On 16 May 2017, one hundred years after the Battle of Arras, the National Army Museum is publishing the drawings and watercolours of Lieutenant Richard Barrett Talbot Kelly, who, as a Forward Observation Officer, had a front row seat of the Arras offensive. His job was to watch where artillery shells fell and, as a keen artist, he illustrated the battle through watercolours and drawings in a graphic cartoon style.
The initial British attack saw an advance of five miles and the taking of enemy positions with few casualties. It also achieved its strategic objective of drawing German troops away from the Aisne in advance of a French attack. But success quickly turned to failure when the British found they could not exploit their victory. Talbot Kelly soon realised the army had not planned to support such an advance.
‘We had advanced too far and so quickly that our infantry outposts were now beyond the extreme range of their own field guns, so that we waited expectantly for our cavalry to come up and exploit the complete break in the German defensive system. But they did not come.’
The sudden flurry of snow on the first day of the Battle of Arras had initially helped the British take the enemy by surprise but the freezing weather gave the Germans time to re-organise their defences. The British launched several limited attacks but at a cost.
‘The noise of the German machine guns was completely inaudible and, as I watched, the ranks of highlanders were thinned out and torn apart by an inaudible death that seemed to strike from nowhere.’
For the duration of the battle the Royal Flying Corps flew over enemy lines and battled with a superior German Air Force. They suffered huge losses, losing over four times the number of enemy machines and 400 men. Talbot Kelly noted: ‘the skies were filled with aeroplanes, and for the most part it was generally our own machines that we saw shot out of the sky in flames.’ The life expectancy of a British pilot over Arras was just 17.5 flying hours and the slaughter in the sky became known as ‘Bloody April’.
The British were unable to break through at Arras and by 16 May 1917, the official end of the battle, the Arras front had returned to the day-to-day stalemate of trench warfare.
Emily Charles, Digital Content Producer at the National Army Museum said, 'It’s hard to believe that Talbot Kelly’s drawings of the Battle of Arras are a hundred years old when they’re drawn in such a modern looking cartoon style. His illustrations are a stark and colourful contrast to the grainy black and white photographs and the often bleak work of war artists that we tend to associate with the First World War.’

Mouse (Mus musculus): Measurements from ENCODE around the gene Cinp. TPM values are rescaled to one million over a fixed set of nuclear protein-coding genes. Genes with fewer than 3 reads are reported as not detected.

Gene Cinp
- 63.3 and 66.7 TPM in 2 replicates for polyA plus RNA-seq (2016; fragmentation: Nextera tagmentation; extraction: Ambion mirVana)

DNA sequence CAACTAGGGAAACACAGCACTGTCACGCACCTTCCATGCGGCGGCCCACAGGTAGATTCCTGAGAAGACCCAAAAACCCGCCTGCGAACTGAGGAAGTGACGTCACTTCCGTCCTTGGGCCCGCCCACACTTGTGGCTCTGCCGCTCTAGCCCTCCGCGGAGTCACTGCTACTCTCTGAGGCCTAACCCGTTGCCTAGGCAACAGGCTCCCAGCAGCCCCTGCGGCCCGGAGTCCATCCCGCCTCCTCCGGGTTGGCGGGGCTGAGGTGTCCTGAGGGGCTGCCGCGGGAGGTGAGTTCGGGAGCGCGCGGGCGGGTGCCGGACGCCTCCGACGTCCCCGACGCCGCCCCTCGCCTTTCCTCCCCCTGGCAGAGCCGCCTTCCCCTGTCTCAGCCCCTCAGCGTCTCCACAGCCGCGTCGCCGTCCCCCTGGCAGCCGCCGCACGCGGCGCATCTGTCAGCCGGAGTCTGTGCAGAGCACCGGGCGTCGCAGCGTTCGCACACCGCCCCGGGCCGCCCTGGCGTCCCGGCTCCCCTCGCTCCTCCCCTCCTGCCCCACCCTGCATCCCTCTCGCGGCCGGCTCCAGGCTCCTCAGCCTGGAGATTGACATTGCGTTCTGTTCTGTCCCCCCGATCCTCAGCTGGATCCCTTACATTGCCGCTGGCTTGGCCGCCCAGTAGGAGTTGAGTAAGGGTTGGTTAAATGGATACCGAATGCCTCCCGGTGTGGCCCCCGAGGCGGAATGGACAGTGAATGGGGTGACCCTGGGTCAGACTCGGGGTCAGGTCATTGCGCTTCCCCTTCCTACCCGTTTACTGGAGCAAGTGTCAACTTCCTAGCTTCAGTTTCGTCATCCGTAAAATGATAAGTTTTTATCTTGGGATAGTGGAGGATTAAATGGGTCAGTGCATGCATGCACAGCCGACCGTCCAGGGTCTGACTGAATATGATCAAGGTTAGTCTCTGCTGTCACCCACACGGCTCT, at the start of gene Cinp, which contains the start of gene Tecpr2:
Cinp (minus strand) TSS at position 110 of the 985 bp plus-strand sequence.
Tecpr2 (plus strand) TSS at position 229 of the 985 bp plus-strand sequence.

Talbot Kelly survived Arras and remained on the front line but was wounded during the preliminary bombardment at the Battle of Passchendaele on 5 August 1917 and was sent home to recover. He remarked that ‘one does not hear the shell that gets one. If the ground had not been a bog and as soft as it was it is absolutely certain that I would have been blown to bits.’First world war in focus Lieutenant Richard Talbot Kelly
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Richard Barrett Talbot Kelly was the only son of the artist Robert Talbot Kelly. He was born on 20 August 1896, in Birkenhead, Cheshire, and lived in Rochdale, Lancashire. Talbot Kelly would later become an artist in his own right, known for his painting of birds.
He was educated at The Hall School, Hampstead, a boarding school in Rottingdean and finally Rugby School in Warwickshire. When war broke out in his final year of school in 1914 he cast aside his aspiration to attend Oxford University. Talbot Kelly chose a military education at the Royal Academy Woolwich and arrived in France in May 1915.
As part of an 18-pounder gun battery crew he took part in many of the major offensives of the Western Front, including the Battle of Loos (1915), the Battle of the Somme (1916) and the Battle of Arras (1917). He regularly served as a Forward Observation Officer tasked with spotting where artillery shells landed. The unique vantage point this job provided inspired his illustrations.
Talbot Kelly continued his military career after the war whilst also beginning to exhibit his paintings of birds and was elected to the Royal Institute of Watercolour painters in 1925.
He married Dorothy Bundy in 1924 with whom he had two children, Chloe and Giles, who also became artists. In 1929 he left the army to become Director of Art at his old school Rugby, but in 1939 was recalled to the army. At the end of the Second World War he was made a Member of the Order of the British Empire (MBE) for his service.
Talbot Kelly continued to teach at Rugby until 1966. On his retirement he moved to Leicester and assisted the local museum with their natural history collections. He died in June 1971.
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